I’ve got bad TMJ problems and I need to have a gentle dentist. I used to have a great dentist, but he retired about three years ago. Since then, I have tried four different dentists and they were all really rough with me. I explained to them going in that I had TMJ problems and they all seemed to understand what that meant, but then even doing the exam was hard. The last one I saw found a cavity, so I begrudgingly let him fill it. He yanked my head around every which way. It was awful and I hurt for days afterward. I feel like they’re all so rushed that they forget that I’m a person, not just another mouth in the chair. Is a gentle dentist something that still exists somewhere? How do I find one?
Emily – Kansas City, Missouri
Sorry to hear you’re having such terrible luck with the dentists you’ve tried. Yes, you can still find a gentle dentist if you know what to look for. For starters, it’s probably best to avoid clinic-type offices. The fewer number of dentists and treatment rooms the place has, the more one-on-one care you’ll probably receive.
Even gentle dentists who have been in practice for a while may have a few rooms for hygienists, and someone who takes on a lot of orthodontic cases may also have rooms that are largely operated by assistants, but if all the doctor does is general dentistry, and he hasn’t been in practice for a few decades, look for an office with fewer rooms. That means the doctor won’t be dividing his time between you and several other people and he’s less likely to be rushing from room to room.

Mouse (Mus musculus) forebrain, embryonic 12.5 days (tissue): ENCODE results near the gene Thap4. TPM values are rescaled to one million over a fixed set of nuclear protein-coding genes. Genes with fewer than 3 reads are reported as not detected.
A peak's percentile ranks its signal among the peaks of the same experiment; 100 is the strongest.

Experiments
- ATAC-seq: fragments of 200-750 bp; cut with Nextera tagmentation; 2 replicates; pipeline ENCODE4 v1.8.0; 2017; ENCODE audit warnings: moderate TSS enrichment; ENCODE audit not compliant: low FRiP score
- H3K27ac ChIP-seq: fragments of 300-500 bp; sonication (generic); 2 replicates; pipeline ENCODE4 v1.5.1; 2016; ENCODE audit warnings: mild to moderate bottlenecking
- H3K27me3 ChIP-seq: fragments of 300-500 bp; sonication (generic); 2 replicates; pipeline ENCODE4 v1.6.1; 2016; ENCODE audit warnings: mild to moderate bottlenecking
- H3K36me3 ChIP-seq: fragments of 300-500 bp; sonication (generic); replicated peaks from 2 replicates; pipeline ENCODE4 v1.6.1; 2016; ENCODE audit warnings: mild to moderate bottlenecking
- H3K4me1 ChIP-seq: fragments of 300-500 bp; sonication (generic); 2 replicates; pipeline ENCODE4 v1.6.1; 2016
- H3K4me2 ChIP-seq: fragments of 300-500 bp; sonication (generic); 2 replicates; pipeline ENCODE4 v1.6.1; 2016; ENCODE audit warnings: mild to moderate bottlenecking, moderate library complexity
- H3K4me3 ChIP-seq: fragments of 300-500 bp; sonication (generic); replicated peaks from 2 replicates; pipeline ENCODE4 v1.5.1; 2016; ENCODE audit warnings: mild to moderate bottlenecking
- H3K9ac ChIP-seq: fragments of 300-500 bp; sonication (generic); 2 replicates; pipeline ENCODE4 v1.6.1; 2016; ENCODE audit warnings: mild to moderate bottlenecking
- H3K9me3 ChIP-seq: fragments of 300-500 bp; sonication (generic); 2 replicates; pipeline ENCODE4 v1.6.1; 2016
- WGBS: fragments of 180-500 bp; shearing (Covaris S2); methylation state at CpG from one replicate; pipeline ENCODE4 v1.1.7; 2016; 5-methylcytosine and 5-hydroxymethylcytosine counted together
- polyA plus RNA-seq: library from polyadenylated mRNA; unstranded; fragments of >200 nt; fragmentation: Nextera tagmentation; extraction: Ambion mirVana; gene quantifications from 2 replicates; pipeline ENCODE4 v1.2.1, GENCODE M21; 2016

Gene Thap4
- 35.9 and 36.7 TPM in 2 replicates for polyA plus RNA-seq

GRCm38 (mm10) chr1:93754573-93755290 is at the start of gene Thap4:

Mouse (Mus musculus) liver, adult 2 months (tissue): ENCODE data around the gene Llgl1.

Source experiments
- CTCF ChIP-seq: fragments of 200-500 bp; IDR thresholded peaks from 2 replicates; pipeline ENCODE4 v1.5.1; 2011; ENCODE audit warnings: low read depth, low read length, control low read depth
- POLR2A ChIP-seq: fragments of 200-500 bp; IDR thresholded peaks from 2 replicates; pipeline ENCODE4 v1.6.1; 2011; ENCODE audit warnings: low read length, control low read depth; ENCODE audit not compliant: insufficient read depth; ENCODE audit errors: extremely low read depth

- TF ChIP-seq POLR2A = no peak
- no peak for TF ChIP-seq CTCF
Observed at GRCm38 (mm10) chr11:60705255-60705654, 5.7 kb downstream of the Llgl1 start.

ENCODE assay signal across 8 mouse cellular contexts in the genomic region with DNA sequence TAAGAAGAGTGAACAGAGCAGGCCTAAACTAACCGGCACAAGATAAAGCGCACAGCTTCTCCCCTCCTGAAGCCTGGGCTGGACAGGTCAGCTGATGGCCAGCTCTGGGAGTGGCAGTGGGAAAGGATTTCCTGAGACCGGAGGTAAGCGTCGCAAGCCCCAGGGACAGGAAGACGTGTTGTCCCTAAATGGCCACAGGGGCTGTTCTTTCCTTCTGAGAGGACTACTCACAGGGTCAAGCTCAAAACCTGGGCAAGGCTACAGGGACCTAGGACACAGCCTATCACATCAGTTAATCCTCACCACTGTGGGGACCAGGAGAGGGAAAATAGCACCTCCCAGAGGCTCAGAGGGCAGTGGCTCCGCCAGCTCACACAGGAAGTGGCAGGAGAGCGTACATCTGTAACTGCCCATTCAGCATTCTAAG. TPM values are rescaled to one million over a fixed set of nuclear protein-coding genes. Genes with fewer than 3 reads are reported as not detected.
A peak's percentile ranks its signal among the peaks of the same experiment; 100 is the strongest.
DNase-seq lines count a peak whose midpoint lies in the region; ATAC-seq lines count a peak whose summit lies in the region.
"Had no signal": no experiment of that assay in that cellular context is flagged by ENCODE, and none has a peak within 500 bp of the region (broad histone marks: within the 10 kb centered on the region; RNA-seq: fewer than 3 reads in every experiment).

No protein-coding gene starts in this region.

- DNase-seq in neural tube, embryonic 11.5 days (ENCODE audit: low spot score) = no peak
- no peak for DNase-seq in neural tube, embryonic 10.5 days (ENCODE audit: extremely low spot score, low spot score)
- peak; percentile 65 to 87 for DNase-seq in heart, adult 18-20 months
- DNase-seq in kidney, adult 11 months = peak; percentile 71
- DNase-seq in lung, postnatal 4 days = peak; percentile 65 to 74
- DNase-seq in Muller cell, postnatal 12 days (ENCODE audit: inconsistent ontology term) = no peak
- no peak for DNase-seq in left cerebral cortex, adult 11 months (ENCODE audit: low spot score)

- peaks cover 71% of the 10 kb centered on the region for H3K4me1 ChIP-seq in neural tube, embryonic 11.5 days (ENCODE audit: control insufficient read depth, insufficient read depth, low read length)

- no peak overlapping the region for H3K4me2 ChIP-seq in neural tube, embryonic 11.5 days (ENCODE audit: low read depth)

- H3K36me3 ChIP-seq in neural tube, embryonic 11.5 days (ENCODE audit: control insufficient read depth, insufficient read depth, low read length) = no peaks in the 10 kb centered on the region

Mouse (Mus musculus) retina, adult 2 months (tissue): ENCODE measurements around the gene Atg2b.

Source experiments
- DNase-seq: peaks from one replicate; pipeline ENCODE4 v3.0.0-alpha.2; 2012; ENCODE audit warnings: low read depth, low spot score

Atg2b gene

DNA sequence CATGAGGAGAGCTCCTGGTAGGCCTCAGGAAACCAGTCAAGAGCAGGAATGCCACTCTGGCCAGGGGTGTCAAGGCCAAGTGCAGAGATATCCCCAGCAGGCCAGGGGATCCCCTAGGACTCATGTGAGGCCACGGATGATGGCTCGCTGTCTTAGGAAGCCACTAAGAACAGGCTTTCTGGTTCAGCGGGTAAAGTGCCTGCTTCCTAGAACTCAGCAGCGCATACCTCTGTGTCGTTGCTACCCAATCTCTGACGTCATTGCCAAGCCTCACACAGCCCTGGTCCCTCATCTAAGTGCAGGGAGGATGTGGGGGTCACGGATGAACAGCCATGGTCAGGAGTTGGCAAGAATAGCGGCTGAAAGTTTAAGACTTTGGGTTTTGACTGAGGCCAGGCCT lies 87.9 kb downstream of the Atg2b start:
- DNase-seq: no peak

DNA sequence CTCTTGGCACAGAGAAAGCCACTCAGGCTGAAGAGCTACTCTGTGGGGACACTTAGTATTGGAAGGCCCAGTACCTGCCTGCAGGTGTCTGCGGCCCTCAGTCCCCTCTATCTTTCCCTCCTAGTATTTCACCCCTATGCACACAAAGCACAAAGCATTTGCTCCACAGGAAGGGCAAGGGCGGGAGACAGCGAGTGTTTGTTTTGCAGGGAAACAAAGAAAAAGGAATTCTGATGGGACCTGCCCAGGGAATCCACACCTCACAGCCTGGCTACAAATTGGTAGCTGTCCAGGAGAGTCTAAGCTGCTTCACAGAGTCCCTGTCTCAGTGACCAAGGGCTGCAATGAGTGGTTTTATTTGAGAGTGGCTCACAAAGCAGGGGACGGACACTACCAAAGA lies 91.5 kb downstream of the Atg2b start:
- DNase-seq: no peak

You can also check reviews and talk with the staff ahead of time. People naturally want to be in an office where they feel valued and where they’re making a difference, so doctors that provide the best patient care tend to retain their staff longer, too. If the staff seems to be well-educated on TMJ problems, there’s a good chance that education came from working with the doctor for an extended period of time. Before you even visit, you can ask them if they’re familiar with TMJ, or how long staff members have been there, and even how many treatment rooms the doctor has. These kinds of seemingly benign questions will probably tell you more about the doctor’s demeanor than asking if he’s a gentle dentist will.
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